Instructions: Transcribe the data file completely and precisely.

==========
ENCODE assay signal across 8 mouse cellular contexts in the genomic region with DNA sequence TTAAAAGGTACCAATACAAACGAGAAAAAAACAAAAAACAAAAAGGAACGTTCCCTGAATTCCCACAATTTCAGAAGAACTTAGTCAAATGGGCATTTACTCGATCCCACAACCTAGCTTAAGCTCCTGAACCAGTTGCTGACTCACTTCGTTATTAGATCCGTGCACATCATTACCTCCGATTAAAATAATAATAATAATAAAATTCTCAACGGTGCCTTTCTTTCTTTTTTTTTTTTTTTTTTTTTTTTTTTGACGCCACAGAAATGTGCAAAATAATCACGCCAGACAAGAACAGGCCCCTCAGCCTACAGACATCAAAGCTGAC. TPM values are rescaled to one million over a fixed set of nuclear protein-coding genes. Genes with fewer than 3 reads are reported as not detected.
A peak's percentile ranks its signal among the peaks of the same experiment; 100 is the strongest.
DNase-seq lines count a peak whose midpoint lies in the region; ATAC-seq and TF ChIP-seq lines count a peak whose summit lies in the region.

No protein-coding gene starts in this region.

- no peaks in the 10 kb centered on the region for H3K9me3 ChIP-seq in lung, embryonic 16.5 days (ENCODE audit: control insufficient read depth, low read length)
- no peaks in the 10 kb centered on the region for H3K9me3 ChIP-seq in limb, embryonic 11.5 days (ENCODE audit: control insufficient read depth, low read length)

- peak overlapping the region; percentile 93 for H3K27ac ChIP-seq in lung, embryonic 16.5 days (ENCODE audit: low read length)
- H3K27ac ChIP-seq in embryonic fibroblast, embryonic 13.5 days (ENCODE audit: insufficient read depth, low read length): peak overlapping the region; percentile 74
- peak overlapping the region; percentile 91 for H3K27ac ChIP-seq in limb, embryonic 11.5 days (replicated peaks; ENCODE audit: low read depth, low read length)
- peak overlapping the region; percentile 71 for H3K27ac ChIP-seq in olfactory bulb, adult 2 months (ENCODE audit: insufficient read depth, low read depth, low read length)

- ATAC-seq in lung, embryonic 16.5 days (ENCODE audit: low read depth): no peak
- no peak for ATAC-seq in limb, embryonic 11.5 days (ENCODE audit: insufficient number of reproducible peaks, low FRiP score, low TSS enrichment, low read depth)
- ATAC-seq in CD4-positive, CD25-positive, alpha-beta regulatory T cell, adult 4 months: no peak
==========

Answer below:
ENCODE assay signal across 8 mouse cellular contexts in the genomic region with DNA sequence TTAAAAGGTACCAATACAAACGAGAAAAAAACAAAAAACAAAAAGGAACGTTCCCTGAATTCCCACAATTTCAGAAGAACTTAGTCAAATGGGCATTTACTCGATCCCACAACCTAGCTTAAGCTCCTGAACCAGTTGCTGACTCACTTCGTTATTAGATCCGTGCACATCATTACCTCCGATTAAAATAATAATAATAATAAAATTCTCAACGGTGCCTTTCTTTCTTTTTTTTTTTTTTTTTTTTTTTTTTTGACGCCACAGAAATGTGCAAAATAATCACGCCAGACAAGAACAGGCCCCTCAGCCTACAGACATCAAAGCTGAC. TPM values are rescaled to one million over a fixed set of nuclear protein-coding genes. Genes with fewer than 3 reads are reported as not detected.
A peak's percentile ranks its signal among the peaks of the same experiment; 100 is the strongest.
DNase-seq lines count a peak whose midpoint lies in the region; ATAC-seq and TF ChIP-seq lines count a peak whose summit lies in the region.

No protein-coding gene starts in this region.

- no peaks in the 10 kb centered on the region for H3K9me3 ChIP-seq in lung, embryonic 16.5 days (ENCODE audit: control insufficient read depth, low read length)
- no peaks in the 10 kb centered on the region for H3K9me3 ChIP-seq in limb, embryonic 11.5 days (ENCODE audit: control insufficient read depth, low read length)

- peak overlapping the region; percentile 93 for H3K27ac ChIP-seq in lung, embryonic 16.5 days (ENCODE audit: low read length)
- H3K27ac ChIP-seq in embryonic fibroblast, embryonic 13.5 days (ENCODE audit: insufficient read depth, low read length): peak overlapping the region; percentile 74
- peak overlapping the region; percentile 91 for H3K27ac ChIP-seq in limb, embryonic 11.5 days (replicated peaks; ENCODE audit: low read depth, low read length)
- peak overlapping the region; percentile 71 for H3K27ac ChIP-seq in olfactory bulb, adult 2 months (ENCODE audit: insufficient read depth, low read depth, low read length)

- ATAC-seq in lung, embryonic 16.5 days (ENCODE audit: low read depth): no peak
- no peak for ATAC-seq in limb, embryonic 11.5 days (ENCODE audit: insufficient number of reproducible peaks, low FRiP score, low TSS enrichment, low read depth)
- ATAC-seq in CD4-positive, CD25-positive, alpha-beta regulatory T cell, adult 4 months: no peak